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Janette Herbers2014 Rising Alumni

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Janette Herbers conducts research to understand developmental processes of resilience in children who experience risks such as trauma, poverty, and homelessness, and in particular, how positive relationships with parents can support children in overcoming adversity. She works in collaboration with community service providers, social workers, policymakers, and researchers from across fields of study to integrate knowledge and capitalize on diverse expertise in efforts to understand and support children at risk. Janette is a licensed psychologist with expertise in the assessment and treatment of trauma and trauma-related emotional and behavioral problems in children.

Employer

Assistant Professor, Department of Psychology
Villanova University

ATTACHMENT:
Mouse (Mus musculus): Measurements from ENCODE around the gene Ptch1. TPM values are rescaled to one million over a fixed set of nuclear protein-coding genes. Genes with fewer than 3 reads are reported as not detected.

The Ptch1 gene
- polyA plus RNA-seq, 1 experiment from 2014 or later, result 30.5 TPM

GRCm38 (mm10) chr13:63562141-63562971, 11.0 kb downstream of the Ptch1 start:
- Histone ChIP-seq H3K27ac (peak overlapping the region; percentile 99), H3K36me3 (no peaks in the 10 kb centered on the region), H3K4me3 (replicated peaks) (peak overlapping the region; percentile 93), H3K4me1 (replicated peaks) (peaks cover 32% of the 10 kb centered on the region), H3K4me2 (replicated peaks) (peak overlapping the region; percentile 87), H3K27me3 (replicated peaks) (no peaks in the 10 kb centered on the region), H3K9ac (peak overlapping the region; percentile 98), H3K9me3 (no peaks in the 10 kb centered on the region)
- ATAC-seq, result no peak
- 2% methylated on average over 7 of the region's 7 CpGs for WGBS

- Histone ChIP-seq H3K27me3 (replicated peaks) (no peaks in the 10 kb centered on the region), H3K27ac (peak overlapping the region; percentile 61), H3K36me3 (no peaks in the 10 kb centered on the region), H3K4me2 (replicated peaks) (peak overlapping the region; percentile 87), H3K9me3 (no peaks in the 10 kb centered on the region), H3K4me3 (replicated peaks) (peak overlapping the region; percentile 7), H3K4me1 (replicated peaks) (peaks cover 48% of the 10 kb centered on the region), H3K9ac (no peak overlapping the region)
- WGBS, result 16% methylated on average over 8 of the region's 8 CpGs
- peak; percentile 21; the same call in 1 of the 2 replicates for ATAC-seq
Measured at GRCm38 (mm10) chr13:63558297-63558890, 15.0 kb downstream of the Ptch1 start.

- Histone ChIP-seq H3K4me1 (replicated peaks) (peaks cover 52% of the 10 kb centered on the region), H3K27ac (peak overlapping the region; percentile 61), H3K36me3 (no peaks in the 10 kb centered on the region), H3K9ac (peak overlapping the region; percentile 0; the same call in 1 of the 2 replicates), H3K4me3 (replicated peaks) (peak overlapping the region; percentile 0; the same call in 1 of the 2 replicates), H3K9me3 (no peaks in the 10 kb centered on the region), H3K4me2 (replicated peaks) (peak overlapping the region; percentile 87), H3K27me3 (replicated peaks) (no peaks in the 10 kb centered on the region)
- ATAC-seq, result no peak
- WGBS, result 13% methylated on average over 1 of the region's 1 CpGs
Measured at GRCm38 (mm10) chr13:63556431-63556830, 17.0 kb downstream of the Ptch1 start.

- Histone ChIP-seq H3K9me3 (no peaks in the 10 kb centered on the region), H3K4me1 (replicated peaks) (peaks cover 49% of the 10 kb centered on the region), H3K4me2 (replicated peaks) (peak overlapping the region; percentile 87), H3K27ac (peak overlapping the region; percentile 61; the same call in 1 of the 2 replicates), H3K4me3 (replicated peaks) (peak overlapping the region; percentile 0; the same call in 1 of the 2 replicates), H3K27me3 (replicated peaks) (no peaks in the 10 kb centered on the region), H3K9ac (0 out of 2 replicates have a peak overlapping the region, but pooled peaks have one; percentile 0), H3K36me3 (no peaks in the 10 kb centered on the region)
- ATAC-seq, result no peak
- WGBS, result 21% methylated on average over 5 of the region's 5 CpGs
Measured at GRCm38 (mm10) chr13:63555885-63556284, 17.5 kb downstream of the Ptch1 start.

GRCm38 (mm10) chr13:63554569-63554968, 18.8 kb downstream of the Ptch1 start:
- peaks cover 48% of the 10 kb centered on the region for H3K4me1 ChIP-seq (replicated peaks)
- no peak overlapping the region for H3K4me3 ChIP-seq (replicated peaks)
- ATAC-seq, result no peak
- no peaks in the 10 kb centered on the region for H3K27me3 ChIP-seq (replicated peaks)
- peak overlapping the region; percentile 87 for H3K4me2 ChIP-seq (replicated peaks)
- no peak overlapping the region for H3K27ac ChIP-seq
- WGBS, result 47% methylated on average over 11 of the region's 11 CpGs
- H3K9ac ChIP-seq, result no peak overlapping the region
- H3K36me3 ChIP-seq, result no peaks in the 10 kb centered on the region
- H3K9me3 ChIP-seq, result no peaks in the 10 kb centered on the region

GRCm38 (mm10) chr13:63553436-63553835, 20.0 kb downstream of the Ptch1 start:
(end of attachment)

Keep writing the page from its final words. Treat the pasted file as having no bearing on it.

CEHD Degree

Ph.D., Child Psychology

What gets you excited about work?

I love how my work combines intellectual curiosity and the challenges of scientific reasoning and logical thinking with applied, real-world practicalities. Together these aspects give me a sense of balance and purpose as well as a thrill of discovery and desire to keep searching for explanations and understanding. I also love interacting with children and adding to my stock-pile of funny kid stories.

What professors were most influential during your time in CEHD?

At the Institute of Child Development (ICD), I was influenced by many wonderful professors, and particularly by the general culture of collegiality, support, and scientific rigor. Among those I found particularly inspiring were of course my adviser Ann Masten, and also Dante Cicchetti, Alan Sroufe, and Michael Maratsos.

What skills are important to succeed as a young professional today?

Strong writing and interpersonal communication skills can truly set you apart by enabling you to convey your ideas across a broad range of audiences and contexts.

Outside of your job, how do you grow professionally?

I talk with and learn from people within my own field as well as people from different but related disciplines. I get involved with people who do important work in the community and I keep in touch with mentors and friends.

What is a good book you would recommend to others?

My all-time favorite is The Poisonwood Bible by Barbara Kingsolver.